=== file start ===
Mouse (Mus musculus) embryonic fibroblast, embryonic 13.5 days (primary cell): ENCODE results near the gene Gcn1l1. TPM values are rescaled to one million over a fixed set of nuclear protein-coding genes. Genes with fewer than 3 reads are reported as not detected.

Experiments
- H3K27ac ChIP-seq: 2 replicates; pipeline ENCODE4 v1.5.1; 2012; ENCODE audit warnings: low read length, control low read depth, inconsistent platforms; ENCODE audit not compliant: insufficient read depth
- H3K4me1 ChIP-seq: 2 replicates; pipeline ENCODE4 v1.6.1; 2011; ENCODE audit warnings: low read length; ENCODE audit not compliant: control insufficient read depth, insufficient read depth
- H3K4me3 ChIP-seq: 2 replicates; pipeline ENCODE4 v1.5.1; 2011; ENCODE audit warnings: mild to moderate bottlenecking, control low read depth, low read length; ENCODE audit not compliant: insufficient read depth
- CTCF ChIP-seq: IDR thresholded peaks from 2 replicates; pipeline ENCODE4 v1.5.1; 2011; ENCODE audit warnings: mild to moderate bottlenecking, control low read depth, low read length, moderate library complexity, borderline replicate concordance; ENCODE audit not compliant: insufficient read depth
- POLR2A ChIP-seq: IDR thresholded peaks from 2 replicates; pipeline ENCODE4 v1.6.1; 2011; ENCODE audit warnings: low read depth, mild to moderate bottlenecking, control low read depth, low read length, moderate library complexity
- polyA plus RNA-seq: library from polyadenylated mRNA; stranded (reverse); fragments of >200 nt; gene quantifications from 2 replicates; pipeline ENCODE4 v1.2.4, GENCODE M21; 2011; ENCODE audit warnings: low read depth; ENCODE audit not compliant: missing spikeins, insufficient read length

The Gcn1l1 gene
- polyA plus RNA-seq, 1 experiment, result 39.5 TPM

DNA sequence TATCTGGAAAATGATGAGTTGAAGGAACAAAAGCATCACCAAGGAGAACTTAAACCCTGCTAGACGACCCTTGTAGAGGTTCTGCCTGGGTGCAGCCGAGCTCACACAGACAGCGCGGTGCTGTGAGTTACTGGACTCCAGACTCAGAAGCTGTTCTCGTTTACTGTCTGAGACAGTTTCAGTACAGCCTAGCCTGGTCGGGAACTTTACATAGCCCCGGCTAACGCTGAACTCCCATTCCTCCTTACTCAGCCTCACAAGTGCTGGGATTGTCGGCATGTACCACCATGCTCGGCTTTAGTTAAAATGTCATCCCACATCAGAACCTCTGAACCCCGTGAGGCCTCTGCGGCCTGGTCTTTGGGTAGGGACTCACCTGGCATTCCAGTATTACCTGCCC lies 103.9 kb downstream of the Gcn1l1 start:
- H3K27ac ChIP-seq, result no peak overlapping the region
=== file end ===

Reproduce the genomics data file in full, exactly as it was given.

Mouse (Mus musculus) embryonic fibroblast, embryonic 13.5 days (primary cell): ENCODE results near the gene Gcn1l1. TPM values are rescaled to one million over a fixed set of nuclear protein-coding genes. Genes with fewer than 3 reads are reported as not detected.

Experiments
- H3K27ac ChIP-seq: 2 replicates; pipeline ENCODE4 v1.5.1; 2012; ENCODE audit warnings: low read length, control low read depth, inconsistent platforms; ENCODE audit not compliant: insufficient read depth
- H3K4me1 ChIP-seq: 2 replicates; pipeline ENCODE4 v1.6.1; 2011; ENCODE audit warnings: low read length; ENCODE audit not compliant: control insufficient read depth, insufficient read depth
- H3K4me3 ChIP-seq: 2 replicates; pipeline ENCODE4 v1.5.1; 2011; ENCODE audit warnings: mild to moderate bottlenecking, control low read depth, low read length; ENCODE audit not compliant: insufficient read depth
- CTCF ChIP-seq: IDR thresholded peaks from 2 replicates; pipeline ENCODE4 v1.5.1; 2011; ENCODE audit warnings: mild to moderate bottlenecking, control low read depth, low read length, moderate library complexity, borderline replicate concordance; ENCODE audit not compliant: insufficient read depth
- POLR2A ChIP-seq: IDR thresholded peaks from 2 replicates; pipeline ENCODE4 v1.6.1; 2011; ENCODE audit warnings: low read depth, mild to moderate bottlenecking, control low read depth, low read length, moderate library complexity
- polyA plus RNA-seq: library from polyadenylated mRNA; stranded (reverse); fragments of >200 nt; gene quantifications from 2 replicates; pipeline ENCODE4 v1.2.4, GENCODE M21; 2011; ENCODE audit warnings: low read depth; ENCODE audit not compliant: missing spikeins, insufficient read length

The Gcn1l1 gene
- polyA plus RNA-seq, 1 experiment, result 39.5 TPM

DNA sequence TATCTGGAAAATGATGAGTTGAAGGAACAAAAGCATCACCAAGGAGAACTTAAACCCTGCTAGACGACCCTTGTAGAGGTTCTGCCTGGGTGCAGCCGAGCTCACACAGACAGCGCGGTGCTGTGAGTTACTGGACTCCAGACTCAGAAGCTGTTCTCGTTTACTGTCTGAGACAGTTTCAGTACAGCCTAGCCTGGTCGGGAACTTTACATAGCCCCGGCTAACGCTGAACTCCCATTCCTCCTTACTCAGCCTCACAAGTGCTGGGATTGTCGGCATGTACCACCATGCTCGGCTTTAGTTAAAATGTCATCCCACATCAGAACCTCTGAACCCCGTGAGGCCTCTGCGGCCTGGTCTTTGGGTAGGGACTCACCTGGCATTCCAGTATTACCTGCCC lies 103.9 kb downstream of the Gcn1l1 start:
- H3K27ac ChIP-seq, result no peak overlapping the region